And this may be a clue to why my current colleagues can't imagine their world without constant music. It has been written to their souls. They hear the soundtrack to a movie, and their memory is of whatever excitement and pleasure they felt in watching the movie. They hear a song that was used in a TV ad when they were ten, and they remember life as a ten-year-old. It's not quite that simple, of course; but it's a lot easier to predict their responses than those of us who've reached middle age, with our wider variety of background and experience.

Finally, in the uncomfortable-reflections column: this is the music that, the industry insists, doesn't belong to me. If I want to play it, to evoke those memories - my memories, remember - I have to pay them to do it.

This, I think, is another important clue to my colleagues' attitudes. Because not one of them would dream of paying for any of this music - they simply rip it from somewhere online. The music played in our office is not paid for. And even though I don't generally condone piracy or commit it on my own behalf, and even though I hate the music, I find myself wholeheartedly approving of this attitude. The notion that you can implant something into someone else, and then claim to own it - that is just Evil. So, I think - good on my colleagues, for their subtle but ongoing 'Screw you' to the industry.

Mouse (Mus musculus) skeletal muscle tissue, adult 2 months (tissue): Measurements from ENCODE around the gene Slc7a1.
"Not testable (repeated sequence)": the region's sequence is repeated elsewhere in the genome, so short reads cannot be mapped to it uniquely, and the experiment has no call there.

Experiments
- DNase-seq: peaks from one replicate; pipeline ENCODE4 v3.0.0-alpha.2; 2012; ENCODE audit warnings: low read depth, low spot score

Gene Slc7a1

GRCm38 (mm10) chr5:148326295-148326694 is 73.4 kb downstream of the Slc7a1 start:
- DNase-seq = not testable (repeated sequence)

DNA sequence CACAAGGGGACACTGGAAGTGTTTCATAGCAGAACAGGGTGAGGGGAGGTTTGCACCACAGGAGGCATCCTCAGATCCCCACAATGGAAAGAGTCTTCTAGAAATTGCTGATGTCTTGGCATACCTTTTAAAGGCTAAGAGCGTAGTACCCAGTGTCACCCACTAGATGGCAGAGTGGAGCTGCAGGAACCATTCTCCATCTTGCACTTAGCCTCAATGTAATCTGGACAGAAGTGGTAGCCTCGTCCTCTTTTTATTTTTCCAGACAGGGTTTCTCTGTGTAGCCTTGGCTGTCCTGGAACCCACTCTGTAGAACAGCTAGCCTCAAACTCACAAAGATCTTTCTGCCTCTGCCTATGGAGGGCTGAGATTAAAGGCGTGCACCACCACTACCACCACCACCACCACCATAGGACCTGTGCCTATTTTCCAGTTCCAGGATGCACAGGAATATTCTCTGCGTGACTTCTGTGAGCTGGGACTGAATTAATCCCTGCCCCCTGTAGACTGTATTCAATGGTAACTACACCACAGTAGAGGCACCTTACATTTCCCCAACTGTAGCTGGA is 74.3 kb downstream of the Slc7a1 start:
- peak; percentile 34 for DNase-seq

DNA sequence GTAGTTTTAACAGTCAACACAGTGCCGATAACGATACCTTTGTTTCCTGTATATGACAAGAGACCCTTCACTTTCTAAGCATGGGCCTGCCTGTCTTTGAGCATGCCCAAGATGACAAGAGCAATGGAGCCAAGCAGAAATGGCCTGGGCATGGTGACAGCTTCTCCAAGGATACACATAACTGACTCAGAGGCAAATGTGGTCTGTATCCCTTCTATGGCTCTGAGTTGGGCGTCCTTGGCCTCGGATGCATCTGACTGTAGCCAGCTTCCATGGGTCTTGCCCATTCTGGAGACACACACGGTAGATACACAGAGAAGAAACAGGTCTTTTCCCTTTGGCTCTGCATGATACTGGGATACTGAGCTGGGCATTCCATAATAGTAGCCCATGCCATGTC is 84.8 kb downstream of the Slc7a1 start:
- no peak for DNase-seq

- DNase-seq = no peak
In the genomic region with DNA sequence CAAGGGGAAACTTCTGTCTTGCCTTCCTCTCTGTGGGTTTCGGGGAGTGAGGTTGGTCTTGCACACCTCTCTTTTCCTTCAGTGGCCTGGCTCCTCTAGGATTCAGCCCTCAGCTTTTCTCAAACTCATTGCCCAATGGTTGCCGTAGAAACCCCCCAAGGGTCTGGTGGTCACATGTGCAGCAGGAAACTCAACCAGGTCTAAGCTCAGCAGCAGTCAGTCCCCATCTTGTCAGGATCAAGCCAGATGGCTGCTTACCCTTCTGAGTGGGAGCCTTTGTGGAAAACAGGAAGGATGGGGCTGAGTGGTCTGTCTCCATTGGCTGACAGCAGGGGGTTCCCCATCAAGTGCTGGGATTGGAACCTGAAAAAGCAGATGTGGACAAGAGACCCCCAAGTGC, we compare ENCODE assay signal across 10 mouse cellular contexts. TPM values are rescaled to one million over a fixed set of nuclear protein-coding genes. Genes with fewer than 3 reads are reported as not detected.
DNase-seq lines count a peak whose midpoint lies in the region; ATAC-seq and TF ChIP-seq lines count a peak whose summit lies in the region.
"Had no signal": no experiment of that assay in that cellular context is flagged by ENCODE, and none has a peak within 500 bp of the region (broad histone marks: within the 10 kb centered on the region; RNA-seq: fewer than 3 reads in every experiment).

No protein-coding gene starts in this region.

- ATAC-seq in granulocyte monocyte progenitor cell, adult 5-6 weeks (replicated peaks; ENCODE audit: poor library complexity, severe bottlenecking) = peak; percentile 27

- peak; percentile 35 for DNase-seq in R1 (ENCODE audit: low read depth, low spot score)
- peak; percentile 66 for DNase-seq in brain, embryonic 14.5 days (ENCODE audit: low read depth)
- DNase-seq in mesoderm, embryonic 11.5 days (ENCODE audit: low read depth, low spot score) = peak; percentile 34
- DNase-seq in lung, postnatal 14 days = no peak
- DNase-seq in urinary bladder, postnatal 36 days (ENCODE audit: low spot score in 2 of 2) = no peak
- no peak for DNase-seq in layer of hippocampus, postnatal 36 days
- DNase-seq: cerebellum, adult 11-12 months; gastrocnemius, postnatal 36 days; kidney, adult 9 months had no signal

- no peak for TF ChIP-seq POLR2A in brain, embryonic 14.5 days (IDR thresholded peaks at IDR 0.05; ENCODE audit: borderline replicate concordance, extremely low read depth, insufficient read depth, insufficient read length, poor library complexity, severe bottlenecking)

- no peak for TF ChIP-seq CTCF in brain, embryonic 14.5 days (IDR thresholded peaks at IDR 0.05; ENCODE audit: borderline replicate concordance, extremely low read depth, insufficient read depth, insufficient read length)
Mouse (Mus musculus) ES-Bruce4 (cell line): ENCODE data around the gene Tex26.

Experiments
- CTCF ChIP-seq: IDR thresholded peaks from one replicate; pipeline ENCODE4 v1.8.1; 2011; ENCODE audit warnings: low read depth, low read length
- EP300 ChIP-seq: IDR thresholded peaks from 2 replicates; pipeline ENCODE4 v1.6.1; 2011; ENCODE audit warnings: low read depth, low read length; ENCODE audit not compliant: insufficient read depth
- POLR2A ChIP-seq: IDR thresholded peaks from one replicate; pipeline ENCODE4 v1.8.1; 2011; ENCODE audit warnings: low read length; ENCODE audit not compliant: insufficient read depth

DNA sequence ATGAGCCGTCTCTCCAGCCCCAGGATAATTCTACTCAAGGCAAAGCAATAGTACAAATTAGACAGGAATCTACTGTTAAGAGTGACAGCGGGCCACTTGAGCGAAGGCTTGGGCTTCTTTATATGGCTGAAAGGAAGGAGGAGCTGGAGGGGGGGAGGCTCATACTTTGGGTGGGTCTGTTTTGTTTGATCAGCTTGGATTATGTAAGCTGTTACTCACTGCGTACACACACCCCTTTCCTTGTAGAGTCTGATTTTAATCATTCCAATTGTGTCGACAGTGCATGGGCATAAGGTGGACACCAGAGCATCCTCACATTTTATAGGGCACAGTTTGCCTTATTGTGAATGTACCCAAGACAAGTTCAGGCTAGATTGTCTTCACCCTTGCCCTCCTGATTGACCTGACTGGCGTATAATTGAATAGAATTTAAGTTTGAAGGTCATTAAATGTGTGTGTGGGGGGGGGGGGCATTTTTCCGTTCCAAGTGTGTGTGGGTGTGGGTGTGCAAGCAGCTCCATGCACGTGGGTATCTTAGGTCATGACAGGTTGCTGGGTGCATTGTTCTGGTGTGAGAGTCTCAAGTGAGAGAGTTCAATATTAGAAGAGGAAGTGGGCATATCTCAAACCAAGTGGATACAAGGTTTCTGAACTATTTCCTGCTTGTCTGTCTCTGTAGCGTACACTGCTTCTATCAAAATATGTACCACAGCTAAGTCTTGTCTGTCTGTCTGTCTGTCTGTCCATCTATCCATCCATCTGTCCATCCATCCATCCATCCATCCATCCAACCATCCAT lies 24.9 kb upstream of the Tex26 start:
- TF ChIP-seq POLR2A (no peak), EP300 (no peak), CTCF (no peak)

Thursday, April 22, 2010

ACTA - the fair, the bad, and the just plain silly

The full negotiating text of the long-secret 'Anti-Counterfeiting Trade Agreement' has finally been released.

As everyone and her dog has long known, the agreement has little to do with "counterfeiting" as we English-speakers know it ("trying to pass something off as something else"), but is rather about protecting the revenue streams of the US congress by "harmonising" international copyright law. Apparently, the six existing international treaties on the subject just aren't cutting it. True counterfeiting (trademark infringement) does get a mention, but it is very much an afterthought. The real meat is all in 'copyright'.

In the Kafka-esque process of negotiating this secret treaty, there have been several rounds of "consultation" in which we, the public, have been invited - albeit very quietly - to comment on various aspects of the text that we've never been permitted to see. In the last such round, I sent in a short submission to the NZ delegation on the aspect that most bothers me, which is an area known in NZ law as "technological protection measures".